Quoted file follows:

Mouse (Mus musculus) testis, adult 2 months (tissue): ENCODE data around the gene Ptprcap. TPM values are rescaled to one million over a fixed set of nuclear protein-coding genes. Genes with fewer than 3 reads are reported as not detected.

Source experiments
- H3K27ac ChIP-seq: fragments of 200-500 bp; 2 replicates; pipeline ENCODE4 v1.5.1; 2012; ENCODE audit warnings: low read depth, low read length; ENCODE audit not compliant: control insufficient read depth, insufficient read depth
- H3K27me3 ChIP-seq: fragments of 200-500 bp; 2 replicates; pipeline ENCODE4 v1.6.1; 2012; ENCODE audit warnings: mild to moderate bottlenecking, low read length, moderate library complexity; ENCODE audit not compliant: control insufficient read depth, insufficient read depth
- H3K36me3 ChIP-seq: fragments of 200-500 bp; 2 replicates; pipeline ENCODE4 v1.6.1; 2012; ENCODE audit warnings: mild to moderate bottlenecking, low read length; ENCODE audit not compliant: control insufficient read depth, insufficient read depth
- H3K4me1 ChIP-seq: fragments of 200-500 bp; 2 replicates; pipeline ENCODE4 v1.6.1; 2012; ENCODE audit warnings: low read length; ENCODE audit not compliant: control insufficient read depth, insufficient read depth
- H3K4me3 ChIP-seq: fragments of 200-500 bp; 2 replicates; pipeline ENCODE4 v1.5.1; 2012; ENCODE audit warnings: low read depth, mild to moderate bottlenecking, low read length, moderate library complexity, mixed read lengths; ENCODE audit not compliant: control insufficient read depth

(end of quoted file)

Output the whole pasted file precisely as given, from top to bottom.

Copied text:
Mouse (Mus musculus) testis, adult 2 months (tissue): ENCODE data around the gene Ptprcap. TPM values are rescaled to one million over a fixed set of nuclear protein-coding genes. Genes with fewer than 3 reads are reported as not detected.

Source experiments
- H3K27ac ChIP-seq: fragments of 200-500 bp; 2 replicates; pipeline ENCODE4 v1.5.1; 2012; ENCODE audit warnings: low read depth, low read length; ENCODE audit not compliant: control insufficient read depth, insufficient read depth
- H3K27me3 ChIP-seq: fragments of 200-500 bp; 2 replicates; pipeline ENCODE4 v1.6.1; 2012; ENCODE audit warnings: mild to moderate bottlenecking, low read length, moderate library complexity; ENCODE audit not compliant: control insufficient read depth, insufficient read depth
- H3K36me3 ChIP-seq: fragments of 200-500 bp; 2 replicates; pipeline ENCODE4 v1.6.1; 2012; ENCODE audit warnings: mild to moderate bottlenecking, low read length; ENCODE audit not compliant: control insufficient read depth, insufficient read depth
- H3K4me1 ChIP-seq: fragments of 200-500 bp; 2 replicates; pipeline ENCODE4 v1.6.1; 2012; ENCODE audit warnings: low read length; ENCODE audit not compliant: control insufficient read depth, insufficient read depth
- H3K4me3 ChIP-seq: fragments of 200-500 bp; 2 replicates; pipeline ENCODE4 v1.5.1; 2012; ENCODE audit warnings: low read depth, mild to moderate bottlenecking, low read length, moderate library complexity, mixed read lengths; ENCODE audit not compliant: control insufficient read depth